Thursday, March 8, 2018

The City Where We Once Lived

The City Where We Once Lived by Eric Barnes
Arcade Publishing: 3/27/18
eBook review copy; 244 pages
ISBN-13: 9781628728835

The City Where We Once Lived by Eric Barnes is a highly recommended look at a dying city that is part dystopian and part premonition.

Our unnamed narrator is living in the North End of an unnamed city during an unnamed time. Many years ago the North End was abandoned and left to decay, while the population and resources went to the South End. There is a small population in the North End, a few thousand, spread out across many miles. They think that something in the ground is killing them because there are no mice or rats or cats or dogs or roaches. All the trees and plants are dead too. Extreme weather hits both North and South, but help is provided only for the South. Levees are breaking and flooding is increasing. The death of things is spreading.

The small population stays in the North End, for reasons of their own, amid the decay. Our narrator is staying in the city to escape his past. He is the writer for the local paper, the only writer, and he photographs and records the indicators of the ensuing decline that will eventually mark the end of the North End. He burns down abandoned houses at night to alleviate his inner pain. The city commission doesn't care about what happens to them and most want to force them out of the North End. The water and electricity have been left on (although they are constantly threatened to be turned off by the commission), which allows the small population to stay there with a degree of comfort. They have set up a community, of sorts, with garbage collection and corner shops, and live there quietly. Scavengers clear remaining buildings of raw materials.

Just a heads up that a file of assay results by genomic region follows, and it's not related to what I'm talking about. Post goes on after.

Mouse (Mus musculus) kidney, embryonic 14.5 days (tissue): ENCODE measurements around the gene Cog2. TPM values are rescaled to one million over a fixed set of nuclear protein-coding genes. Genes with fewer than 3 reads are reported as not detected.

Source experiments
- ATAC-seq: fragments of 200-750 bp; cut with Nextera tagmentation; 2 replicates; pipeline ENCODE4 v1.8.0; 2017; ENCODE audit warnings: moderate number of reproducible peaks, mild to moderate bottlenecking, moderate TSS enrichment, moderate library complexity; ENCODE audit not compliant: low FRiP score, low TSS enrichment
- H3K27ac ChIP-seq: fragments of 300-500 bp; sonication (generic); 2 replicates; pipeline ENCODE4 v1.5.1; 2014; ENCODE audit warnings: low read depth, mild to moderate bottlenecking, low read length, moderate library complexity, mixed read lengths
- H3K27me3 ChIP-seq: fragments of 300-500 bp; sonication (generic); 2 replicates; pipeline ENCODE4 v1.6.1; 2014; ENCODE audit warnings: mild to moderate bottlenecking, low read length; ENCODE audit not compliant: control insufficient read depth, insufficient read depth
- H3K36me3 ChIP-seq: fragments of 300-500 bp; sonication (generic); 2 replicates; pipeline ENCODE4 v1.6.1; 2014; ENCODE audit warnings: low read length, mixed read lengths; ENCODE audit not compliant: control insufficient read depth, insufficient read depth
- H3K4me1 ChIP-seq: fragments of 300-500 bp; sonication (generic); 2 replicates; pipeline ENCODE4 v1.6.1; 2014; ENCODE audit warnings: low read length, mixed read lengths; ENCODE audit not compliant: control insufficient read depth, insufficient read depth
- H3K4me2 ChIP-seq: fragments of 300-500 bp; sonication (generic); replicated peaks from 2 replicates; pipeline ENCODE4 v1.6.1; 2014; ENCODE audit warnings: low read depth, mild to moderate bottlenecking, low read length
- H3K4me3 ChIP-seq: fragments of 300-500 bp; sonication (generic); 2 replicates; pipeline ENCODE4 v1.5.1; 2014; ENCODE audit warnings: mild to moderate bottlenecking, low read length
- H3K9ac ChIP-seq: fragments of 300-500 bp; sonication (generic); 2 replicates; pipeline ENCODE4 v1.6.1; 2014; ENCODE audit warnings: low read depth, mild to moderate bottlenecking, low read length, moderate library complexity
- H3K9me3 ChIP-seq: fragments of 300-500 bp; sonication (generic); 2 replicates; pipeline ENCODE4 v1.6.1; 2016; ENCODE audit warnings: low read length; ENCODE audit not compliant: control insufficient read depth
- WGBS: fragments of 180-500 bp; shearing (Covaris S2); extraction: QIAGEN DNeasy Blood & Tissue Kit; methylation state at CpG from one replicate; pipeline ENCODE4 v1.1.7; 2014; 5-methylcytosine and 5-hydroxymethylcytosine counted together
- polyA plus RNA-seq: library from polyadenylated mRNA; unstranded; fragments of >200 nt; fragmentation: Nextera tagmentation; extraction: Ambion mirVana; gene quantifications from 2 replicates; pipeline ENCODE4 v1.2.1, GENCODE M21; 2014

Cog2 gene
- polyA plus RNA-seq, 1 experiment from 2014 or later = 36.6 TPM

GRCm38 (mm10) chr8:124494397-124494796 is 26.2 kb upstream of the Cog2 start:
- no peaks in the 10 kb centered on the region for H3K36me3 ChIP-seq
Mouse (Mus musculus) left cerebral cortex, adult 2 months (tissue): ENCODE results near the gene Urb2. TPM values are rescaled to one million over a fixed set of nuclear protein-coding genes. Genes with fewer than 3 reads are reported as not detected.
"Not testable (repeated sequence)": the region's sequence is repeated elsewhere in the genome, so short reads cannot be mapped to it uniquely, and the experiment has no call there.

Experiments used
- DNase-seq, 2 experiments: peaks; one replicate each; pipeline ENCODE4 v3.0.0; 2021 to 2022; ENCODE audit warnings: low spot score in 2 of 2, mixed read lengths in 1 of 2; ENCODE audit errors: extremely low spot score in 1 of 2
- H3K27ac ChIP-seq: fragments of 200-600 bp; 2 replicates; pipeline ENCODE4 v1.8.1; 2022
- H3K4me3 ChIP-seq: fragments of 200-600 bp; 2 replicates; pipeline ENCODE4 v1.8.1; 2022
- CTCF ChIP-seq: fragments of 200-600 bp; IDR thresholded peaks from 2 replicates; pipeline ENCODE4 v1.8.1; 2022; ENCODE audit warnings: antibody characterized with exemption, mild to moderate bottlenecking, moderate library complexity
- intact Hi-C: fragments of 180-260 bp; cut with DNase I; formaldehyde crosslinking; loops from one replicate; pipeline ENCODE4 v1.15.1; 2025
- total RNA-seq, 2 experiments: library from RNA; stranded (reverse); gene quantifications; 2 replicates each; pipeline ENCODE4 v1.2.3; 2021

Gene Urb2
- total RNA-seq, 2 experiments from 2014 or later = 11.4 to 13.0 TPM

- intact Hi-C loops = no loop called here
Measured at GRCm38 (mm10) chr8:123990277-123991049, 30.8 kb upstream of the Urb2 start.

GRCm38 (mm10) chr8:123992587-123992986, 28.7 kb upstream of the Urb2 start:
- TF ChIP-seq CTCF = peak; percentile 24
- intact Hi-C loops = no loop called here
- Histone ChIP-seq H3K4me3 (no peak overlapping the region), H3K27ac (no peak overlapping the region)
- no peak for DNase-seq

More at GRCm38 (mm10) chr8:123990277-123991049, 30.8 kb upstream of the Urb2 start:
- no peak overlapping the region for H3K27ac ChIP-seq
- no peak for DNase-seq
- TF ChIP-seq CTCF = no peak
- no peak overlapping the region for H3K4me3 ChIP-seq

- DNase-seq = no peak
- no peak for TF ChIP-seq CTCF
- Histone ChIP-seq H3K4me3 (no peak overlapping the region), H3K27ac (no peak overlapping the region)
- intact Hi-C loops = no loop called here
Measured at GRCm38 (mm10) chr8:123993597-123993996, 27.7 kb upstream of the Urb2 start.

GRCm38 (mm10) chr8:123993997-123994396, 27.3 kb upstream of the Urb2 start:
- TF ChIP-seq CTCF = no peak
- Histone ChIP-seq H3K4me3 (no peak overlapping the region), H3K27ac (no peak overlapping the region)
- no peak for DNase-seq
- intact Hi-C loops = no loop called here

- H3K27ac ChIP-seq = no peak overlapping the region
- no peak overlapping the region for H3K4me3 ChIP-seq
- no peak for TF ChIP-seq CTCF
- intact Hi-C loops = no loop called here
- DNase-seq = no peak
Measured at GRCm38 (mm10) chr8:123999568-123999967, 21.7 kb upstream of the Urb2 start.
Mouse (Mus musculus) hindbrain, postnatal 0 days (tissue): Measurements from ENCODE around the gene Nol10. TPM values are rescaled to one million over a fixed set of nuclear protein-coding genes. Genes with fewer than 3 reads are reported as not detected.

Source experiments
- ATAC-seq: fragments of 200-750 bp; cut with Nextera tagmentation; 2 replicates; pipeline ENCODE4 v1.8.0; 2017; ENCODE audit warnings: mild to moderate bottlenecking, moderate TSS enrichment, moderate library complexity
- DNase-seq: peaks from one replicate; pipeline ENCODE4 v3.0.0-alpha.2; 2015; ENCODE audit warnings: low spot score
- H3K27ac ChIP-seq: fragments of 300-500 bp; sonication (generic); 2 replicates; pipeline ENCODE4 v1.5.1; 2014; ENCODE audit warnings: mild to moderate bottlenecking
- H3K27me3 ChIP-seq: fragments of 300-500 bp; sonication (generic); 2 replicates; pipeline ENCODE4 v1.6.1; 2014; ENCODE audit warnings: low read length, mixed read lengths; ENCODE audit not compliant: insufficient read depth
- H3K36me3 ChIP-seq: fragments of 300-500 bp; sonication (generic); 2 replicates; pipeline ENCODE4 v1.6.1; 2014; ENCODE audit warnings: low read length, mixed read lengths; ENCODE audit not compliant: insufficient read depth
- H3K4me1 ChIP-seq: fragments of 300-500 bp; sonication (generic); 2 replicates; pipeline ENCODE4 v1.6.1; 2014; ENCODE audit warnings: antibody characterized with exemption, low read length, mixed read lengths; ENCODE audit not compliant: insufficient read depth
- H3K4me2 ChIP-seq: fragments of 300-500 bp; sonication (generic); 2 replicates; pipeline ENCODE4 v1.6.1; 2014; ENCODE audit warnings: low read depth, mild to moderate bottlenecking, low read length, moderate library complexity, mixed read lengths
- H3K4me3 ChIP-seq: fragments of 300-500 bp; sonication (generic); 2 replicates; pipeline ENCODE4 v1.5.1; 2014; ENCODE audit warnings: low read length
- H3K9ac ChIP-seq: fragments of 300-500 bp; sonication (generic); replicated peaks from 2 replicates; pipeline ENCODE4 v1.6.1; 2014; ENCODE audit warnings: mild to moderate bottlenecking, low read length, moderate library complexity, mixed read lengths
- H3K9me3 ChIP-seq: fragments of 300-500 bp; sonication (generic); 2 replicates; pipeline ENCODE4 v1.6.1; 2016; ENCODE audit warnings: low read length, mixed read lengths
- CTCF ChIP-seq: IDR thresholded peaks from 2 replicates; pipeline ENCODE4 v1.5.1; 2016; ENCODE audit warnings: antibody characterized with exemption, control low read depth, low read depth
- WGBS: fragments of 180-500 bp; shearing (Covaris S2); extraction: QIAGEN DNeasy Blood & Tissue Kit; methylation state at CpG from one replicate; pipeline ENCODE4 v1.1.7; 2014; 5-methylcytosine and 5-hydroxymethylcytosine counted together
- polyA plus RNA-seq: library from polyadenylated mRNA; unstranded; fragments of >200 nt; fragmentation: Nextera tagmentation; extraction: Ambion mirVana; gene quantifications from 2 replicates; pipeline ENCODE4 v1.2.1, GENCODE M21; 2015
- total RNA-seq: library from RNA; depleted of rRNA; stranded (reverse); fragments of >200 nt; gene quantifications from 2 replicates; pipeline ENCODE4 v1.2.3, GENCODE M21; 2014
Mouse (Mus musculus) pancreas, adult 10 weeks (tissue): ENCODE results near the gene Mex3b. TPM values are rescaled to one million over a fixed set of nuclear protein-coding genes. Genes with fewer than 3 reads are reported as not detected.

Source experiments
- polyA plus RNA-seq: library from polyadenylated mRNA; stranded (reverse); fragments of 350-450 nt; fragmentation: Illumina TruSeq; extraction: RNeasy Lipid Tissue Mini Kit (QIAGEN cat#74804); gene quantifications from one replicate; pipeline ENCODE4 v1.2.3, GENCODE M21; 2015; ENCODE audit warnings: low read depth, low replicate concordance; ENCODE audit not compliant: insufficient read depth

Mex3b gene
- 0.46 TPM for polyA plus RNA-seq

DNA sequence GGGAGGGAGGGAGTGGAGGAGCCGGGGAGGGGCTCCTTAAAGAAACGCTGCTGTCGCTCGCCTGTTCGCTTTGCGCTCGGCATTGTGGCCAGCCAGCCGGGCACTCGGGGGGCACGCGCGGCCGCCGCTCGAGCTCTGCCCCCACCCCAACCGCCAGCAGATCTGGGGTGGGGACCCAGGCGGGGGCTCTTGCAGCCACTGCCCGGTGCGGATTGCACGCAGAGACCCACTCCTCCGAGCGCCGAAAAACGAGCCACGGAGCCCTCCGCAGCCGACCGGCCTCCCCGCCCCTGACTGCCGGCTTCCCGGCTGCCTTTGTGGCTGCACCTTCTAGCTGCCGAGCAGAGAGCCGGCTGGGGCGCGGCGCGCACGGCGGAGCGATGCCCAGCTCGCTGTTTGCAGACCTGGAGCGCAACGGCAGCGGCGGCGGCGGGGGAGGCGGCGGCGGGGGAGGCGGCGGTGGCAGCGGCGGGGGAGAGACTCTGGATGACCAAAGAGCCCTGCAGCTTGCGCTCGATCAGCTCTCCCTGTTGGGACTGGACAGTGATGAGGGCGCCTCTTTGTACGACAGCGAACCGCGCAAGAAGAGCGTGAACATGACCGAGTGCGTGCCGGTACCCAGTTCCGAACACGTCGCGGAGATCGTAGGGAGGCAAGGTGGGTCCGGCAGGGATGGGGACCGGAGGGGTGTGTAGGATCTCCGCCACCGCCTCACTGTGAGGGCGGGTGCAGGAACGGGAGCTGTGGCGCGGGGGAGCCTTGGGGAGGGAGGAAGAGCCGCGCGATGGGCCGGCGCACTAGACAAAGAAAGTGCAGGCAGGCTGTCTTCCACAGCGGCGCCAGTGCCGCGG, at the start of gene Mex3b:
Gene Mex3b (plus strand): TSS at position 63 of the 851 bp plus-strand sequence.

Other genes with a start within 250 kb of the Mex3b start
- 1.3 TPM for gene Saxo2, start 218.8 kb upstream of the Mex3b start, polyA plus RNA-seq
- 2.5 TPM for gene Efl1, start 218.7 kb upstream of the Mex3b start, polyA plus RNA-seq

There is also an increase of strangers coming to the North End. Some are simply trying to hide or escape the South and want to live quiet anonymous lives, but some are feckless teenagers, looking for trouble and violence. Soon, as it becomes clear that the people living in the North End must respond in some way to the strangers. The questions are: What is a community? What is your capacity for violence? What is your capacity for compassion? What is the right response?

The City Where We Once Lived is extremely well written and Barnes keeps the same heavy tone throughout the novel. It is a slow moving, relentlessly desolate, bleak novel that offers little impetus to keep following our unnamed narrator who seems captive to a existence full of depression and despondency. The second half of the book is better than the first, but the first sets the dreary, hopeless, aimless tone to the novel and captures the idea of living in a decaying no-man's-land with other unnamed survivors in a loosely organized community of sorts. The second half, although still much in keeping with the tone of the first part, does have a bit more plot to it and continues to reach a conclusion that offers a slight, meager sliver of something close to hope. It also gives us some insight into our unnamed narrator and why he felt the need to distance himself from society. (This was a hard one for me to rate. perhaps a 4.5 but...)

Disclosure: My review copy was courtesy of Arcade Publishing.

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